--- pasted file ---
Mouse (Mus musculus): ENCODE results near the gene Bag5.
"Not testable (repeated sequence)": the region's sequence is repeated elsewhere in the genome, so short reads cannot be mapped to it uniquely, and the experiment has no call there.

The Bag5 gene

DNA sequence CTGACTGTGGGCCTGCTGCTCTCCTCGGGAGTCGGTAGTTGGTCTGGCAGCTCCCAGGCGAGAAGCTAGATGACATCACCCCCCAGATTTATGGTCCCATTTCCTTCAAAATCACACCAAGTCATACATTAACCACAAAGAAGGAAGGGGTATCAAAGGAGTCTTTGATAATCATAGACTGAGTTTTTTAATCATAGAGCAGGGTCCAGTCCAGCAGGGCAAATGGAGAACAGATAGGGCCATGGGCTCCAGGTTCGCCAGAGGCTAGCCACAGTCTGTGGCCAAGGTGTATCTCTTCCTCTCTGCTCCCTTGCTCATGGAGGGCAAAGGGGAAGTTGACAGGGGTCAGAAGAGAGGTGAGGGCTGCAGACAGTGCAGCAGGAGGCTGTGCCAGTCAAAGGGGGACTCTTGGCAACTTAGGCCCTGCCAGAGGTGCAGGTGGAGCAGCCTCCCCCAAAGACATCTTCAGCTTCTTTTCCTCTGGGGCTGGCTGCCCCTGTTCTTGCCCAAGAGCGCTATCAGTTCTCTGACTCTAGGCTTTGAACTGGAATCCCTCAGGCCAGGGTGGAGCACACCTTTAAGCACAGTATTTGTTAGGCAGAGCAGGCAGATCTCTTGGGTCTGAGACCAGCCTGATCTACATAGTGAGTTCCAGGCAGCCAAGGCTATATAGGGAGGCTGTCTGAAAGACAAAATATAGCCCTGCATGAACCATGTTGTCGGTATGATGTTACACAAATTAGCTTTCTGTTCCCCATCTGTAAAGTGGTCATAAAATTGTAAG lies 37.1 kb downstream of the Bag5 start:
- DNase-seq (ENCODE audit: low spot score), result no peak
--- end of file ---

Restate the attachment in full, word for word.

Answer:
Mouse (Mus musculus): ENCODE results near the gene Bag5.
"Not testable (repeated sequence)": the region's sequence is repeated elsewhere in the genome, so short reads cannot be mapped to it uniquely, and the experiment has no call there.

The Bag5 gene

DNA sequence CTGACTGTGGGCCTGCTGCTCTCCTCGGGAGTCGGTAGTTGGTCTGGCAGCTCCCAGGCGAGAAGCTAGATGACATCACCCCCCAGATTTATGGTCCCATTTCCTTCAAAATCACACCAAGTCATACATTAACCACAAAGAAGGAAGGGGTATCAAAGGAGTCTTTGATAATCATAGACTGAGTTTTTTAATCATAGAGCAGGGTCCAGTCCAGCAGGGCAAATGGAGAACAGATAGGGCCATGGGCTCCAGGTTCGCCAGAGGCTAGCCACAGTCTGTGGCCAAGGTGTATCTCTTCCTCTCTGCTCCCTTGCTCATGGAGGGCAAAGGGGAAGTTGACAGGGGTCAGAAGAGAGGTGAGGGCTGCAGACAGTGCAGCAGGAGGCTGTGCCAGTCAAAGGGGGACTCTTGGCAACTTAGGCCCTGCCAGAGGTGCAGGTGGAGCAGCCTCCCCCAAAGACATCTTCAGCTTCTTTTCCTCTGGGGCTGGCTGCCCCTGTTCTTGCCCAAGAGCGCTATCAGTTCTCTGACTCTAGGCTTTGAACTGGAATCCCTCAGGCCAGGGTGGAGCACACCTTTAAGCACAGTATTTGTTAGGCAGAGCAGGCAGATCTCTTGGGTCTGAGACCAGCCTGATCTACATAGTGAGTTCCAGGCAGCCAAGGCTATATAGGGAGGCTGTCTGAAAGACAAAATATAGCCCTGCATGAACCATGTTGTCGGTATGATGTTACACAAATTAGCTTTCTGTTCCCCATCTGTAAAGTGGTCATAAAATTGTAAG lies 37.1 kb downstream of the Bag5 start:
- DNase-seq (ENCODE audit: low spot score), result no peak